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2010 Looming As The Year Of The Mouse! 12 Sept 2009
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A huge flowering of the native beech forest last summer, followed by a heavy seeding or beech mast year, has set the scene for the 2009-2010 season to be a “mouse year”. The heavy seed fall provides tons of food for mice with the population exploding as it comes out of the winter. Predictions from the NZ Department of Conservation indicated the seed fall could be as high as 16,000 seeds per square metre – this would be more than 10 cm thick if all of the seeds fell at one time.

The mouse population explodes exponentially and with literally thousands of mice scurrying over the mulch floor many fall into or choose to swim across streams. It does not take long for fish to key into the opportunity of these calorie-rich bite-size morsels. Trout pile on the condition, adding literally inches to their girth – and the fishing is fabulous!! The rotting beech seeds also boost the productivity of the high country waters, with freshwater invertebrates benefitting – and this adds still further feeding options for the lucky fish! Once the supply of beech seeds are exhausted, the mouse population quickly plummets.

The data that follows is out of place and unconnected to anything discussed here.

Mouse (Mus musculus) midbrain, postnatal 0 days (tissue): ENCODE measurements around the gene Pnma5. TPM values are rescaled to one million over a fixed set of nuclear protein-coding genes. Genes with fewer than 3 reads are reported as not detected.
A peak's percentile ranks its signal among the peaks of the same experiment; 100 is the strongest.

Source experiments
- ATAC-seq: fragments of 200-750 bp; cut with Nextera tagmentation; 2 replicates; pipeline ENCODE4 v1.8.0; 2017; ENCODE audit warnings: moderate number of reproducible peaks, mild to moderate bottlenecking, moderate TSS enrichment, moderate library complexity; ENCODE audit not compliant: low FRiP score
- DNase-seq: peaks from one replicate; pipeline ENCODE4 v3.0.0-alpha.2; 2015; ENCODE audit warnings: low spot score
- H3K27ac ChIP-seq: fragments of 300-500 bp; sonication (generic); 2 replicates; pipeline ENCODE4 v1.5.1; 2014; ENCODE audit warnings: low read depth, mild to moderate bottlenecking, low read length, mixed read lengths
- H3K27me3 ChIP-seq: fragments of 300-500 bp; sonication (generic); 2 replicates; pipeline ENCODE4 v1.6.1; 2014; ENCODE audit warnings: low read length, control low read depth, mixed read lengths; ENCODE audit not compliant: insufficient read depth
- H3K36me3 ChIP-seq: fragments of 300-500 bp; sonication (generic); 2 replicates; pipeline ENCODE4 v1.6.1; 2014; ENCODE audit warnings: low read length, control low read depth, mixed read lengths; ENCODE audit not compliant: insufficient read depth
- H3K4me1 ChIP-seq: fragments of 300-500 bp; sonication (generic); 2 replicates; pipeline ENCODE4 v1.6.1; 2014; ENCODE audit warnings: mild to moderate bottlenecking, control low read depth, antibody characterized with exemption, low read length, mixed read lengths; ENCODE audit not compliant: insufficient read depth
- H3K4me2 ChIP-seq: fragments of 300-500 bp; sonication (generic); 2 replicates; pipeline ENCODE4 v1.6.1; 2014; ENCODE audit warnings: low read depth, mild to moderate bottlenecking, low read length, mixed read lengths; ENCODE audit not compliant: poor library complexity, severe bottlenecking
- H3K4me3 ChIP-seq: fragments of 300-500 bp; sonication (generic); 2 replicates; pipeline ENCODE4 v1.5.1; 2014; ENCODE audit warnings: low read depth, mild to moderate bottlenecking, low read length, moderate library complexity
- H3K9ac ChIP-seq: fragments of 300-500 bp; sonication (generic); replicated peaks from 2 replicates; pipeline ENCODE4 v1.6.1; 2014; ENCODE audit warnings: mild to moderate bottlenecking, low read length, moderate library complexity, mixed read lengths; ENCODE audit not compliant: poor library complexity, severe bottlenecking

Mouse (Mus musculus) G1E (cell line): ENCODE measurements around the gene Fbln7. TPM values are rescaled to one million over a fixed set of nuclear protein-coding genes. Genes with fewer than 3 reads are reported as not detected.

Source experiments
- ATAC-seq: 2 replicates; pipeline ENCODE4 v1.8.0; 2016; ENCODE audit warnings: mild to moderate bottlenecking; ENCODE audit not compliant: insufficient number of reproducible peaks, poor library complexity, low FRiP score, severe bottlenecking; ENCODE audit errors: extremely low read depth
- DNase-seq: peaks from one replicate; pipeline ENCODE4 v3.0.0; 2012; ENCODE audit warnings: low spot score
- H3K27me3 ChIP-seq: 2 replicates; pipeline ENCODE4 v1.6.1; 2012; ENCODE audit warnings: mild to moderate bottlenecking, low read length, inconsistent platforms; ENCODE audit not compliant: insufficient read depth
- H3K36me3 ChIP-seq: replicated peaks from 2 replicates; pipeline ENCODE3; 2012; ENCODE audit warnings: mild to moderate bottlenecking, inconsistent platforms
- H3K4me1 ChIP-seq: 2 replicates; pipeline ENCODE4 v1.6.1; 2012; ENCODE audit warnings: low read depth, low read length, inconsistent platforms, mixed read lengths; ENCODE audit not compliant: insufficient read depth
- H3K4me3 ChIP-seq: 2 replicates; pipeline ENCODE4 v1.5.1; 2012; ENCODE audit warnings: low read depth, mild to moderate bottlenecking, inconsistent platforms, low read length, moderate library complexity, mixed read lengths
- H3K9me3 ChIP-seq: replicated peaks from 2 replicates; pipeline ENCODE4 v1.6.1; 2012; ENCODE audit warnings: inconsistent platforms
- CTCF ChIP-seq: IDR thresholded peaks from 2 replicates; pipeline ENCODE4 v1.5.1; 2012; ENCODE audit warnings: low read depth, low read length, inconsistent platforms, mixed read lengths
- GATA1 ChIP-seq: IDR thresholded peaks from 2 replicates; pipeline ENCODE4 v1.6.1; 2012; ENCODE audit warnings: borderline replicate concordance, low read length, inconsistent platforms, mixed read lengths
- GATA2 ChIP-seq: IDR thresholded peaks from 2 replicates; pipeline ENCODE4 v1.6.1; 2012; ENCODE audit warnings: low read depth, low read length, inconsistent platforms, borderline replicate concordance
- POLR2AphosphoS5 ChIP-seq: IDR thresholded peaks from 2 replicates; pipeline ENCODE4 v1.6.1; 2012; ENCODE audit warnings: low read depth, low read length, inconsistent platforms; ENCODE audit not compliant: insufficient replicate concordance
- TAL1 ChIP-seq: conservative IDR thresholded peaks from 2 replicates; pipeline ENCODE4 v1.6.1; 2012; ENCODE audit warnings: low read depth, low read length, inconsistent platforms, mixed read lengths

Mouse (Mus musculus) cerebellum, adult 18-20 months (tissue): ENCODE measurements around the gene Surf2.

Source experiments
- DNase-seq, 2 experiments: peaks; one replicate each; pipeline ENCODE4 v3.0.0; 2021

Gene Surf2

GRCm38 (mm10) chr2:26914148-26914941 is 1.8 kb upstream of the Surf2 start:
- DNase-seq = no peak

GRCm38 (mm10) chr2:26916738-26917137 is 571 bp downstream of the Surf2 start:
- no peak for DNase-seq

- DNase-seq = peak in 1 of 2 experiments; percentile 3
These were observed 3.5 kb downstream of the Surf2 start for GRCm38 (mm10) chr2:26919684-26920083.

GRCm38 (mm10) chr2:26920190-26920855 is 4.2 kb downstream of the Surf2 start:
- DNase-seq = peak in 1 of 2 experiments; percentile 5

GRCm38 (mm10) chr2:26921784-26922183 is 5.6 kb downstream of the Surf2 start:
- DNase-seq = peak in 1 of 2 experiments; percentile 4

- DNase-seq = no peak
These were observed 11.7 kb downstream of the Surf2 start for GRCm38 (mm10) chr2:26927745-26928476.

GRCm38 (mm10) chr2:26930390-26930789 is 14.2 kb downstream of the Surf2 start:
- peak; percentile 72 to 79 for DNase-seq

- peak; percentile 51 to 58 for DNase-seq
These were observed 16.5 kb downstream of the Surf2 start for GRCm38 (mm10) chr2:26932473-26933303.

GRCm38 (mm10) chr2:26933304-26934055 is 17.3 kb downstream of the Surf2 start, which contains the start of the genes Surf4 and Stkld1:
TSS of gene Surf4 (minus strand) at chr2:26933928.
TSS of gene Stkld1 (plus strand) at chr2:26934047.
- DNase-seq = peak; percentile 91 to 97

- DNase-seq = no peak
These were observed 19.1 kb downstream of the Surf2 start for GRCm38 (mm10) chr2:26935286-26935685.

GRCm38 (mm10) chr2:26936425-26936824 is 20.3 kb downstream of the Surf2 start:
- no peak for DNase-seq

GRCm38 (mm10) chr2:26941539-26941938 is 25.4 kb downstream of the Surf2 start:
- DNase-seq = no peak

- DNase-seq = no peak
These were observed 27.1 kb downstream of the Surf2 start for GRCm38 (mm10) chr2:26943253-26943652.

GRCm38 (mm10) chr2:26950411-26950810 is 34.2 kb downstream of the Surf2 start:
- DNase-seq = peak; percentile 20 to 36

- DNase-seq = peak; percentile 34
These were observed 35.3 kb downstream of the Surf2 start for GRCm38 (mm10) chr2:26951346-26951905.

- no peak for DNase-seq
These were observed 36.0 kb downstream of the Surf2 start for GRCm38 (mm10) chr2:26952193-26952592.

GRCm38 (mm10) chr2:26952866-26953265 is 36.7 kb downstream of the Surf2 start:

A beech mast or mouse year seems to occur every 7 or 8 years and is talked about for a long time after the action has subsided. Weather conditions also play a big part as too much rain raise mouse mortality levels. At this stage though, with a warm early winter and lots of beech seed a great summer of the mouse seems likely on the waters of the central north island. So give us a call – and come visit Poronui to check out the action!

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